The Chinese party-state’s greatest weapon is not its military arsenal or its economic clout. It is the perception of invincibility. How can any country stand up to the thin-skinned and heavy-handed rulers of 1.4 billion people? Better not to try.
The more people who believe that the more it is likely to be true. That is why the International Parliamentary Alliance on China is so important. It brings together 200 lawmakers from 20 legislatures (19 countries and the European Parliament) to expose and counter China’s bullying.
IPAC’s work changes decision-makers’ political calculations. The authorities in Morocco are under pressure from the Chinese regime to extradite Idris Hasan, an Uyghur dissident. IPAC has urged them not to; members have raised the case in their own legislatures. The extradition has been delayed. When you know that lawmakers in rich and powerful countries all over the world are watching your actions, kowtowing to the Chinese Communist Party becomes a bit harder.
IPAC also helps parliamentarians pressure their own decision-makers to do more, particularly in challenging Chinese taboos on issues such as Taiwan. IPAC members in the European Parliament’s Foreign Affairs committee led its vote to strengthen EU ties with the offshore Chinese democracy. They propose an EU-Taiwan investment agreement: the European Parliament has already stalled the EU’s investment agreement with mainland China in protest of its sanctions policy. The committee also voted to rename the EU mission in Taipei as the “European Union Office in Taiwan”.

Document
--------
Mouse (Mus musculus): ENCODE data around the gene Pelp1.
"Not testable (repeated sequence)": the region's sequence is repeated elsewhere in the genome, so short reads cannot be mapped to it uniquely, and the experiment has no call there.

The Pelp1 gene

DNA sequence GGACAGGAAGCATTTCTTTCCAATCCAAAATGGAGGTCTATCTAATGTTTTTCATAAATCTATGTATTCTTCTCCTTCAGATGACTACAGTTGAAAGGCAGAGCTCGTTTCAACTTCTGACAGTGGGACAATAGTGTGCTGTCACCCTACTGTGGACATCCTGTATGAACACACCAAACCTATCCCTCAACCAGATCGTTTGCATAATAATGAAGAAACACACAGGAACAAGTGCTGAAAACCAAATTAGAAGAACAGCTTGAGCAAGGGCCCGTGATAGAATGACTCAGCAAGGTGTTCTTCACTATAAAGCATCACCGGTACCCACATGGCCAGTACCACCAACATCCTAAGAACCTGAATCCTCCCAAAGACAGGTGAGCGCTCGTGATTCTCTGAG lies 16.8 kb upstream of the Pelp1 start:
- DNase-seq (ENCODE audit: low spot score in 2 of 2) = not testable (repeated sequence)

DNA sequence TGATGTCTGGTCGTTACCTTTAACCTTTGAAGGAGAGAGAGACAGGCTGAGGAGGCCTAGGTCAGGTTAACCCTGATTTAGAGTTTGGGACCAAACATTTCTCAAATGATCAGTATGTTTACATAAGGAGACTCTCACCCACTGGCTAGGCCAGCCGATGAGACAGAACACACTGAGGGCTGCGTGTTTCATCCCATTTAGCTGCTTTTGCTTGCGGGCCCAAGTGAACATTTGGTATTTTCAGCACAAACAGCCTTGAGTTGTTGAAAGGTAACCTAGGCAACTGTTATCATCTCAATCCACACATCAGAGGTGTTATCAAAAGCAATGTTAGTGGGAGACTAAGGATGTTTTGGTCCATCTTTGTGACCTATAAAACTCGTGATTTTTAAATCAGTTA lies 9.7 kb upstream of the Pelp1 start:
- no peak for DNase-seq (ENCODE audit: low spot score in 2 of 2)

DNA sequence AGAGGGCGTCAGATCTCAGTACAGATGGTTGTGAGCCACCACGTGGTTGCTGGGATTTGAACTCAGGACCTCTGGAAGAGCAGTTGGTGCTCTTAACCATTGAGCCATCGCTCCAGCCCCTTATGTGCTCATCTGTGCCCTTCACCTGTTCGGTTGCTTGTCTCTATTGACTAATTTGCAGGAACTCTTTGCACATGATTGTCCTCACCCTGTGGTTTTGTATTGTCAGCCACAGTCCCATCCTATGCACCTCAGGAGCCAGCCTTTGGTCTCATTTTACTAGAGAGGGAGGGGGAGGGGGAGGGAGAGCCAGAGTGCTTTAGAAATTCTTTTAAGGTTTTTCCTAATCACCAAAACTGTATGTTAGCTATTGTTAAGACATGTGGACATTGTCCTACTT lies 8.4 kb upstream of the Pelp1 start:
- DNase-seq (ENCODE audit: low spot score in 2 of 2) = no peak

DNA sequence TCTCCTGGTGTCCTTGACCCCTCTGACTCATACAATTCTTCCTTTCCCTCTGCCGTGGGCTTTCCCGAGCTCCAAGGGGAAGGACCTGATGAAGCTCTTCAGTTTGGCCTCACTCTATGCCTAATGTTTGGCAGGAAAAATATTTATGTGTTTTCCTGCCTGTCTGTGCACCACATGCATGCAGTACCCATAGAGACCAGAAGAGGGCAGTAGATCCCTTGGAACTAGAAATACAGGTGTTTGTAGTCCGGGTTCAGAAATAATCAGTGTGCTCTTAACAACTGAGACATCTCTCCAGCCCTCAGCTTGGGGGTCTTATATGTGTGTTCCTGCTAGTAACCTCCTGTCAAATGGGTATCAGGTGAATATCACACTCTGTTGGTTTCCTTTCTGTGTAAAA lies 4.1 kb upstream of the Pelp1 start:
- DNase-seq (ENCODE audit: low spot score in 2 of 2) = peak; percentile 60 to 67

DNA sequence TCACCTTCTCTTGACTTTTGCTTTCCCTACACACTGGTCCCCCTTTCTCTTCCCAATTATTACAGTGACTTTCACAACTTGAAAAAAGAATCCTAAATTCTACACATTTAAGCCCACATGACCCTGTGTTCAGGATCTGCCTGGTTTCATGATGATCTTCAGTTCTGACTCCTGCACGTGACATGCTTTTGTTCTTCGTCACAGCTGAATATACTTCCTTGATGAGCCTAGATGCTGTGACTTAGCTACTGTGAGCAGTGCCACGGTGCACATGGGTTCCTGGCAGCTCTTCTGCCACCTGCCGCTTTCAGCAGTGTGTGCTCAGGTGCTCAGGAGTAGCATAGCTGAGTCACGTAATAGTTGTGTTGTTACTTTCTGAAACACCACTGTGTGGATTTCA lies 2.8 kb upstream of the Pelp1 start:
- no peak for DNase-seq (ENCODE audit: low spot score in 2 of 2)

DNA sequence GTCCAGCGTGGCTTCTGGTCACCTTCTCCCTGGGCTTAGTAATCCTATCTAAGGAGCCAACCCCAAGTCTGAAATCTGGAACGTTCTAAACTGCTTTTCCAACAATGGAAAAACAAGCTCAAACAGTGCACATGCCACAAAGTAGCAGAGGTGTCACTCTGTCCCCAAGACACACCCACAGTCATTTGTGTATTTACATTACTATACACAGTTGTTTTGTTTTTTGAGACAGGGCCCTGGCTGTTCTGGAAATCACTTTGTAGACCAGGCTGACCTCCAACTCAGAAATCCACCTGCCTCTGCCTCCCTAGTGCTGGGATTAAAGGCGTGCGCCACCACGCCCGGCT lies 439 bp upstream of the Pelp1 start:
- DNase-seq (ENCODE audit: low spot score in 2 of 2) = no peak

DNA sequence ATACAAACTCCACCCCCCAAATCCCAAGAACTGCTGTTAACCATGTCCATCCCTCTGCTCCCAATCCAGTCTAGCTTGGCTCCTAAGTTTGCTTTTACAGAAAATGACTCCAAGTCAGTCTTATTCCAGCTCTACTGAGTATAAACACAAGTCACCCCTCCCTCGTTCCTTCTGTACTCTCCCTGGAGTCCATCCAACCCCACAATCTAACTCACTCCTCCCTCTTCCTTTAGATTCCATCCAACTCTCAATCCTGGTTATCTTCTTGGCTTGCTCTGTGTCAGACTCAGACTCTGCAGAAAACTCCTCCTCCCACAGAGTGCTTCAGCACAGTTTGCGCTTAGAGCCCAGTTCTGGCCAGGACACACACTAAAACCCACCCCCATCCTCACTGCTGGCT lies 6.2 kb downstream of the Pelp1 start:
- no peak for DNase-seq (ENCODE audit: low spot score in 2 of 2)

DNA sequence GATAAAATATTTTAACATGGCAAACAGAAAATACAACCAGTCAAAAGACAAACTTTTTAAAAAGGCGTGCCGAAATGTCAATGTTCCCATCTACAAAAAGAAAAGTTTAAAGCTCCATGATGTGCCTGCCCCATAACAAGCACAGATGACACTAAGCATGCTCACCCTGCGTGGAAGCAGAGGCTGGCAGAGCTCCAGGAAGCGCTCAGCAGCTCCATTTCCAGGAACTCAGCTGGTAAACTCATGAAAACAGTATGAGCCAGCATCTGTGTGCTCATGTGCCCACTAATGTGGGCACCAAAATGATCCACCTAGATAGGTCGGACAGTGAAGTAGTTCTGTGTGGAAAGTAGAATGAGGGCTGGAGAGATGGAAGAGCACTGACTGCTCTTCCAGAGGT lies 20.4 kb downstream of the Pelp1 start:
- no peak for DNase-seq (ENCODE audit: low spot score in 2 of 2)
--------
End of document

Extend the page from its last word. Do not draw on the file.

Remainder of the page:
Mainland China is furious about this. It regards any hint, anywhere, that Taiwan is a country as an existential threat to its own legitimacy. It must be called “Chinese Taipei” or “Taiwan, Province of China”. No infringement is too small. The Wall St Journal last week revealed how the party-state has pressured the World Bicycle Industry Association, a French nature-society called the Association of 3 Hedgehogs, and a high school in Colorado, blocking their accreditation to UN meetings until they remove offending wording from their websites
IPAC’s latest campaign is to support Lithuania. It has issued a video in which lawmakers from countries including Japan, New Zealand, Australia, and France signal their solidarity with the government in Vilnius, which has incurred the mainland’s wrath by inviting Taiwan to open an office not under the euphemistic “Taipei” label, but using the word “Taiwan”. The Beijing regime has withdrawn its ambassador from Vilnius and is threatening economic sanctions. The aim is to make Lithuania feel isolated.
So far this is not working. EU ambassadors in Beijing pointedly posed for a photo with the departing Lithuania envoy, Diana Mickevičienė (Hungary did not take part). The United States has been particularly active in backing the Lithuanian stance.
The wider point here is that foreign policy is not just the purview of governments. This has long been true in the United States, where the Senate, and particularly the Foreign Relations Committee, exerts formidable power and influence. Now parliamentarians in other countries are catching up. The Foreign Affairs Committee in the British House of Commons, under an able ex-army officer called Tom Tugendhat, has been lambasting officials and ministers over Britain’s empty, incompetent post-Brexit diplomacy. A 90-strong delegation led by Czech lawmakers paid an official visit to Taiwan last year that spectacularly breached the mainland’s taboo on formal political contacts.
The Chinese party-state aims to control not just outsiders’ deeds, but their words. When that works, it is chillingly effective. If you cannot even discuss a different policy, you will not be able to implement it. But this hegemonic approach is also vulnerable to disobedience, as IPAC’s members are so effectively demonstrating.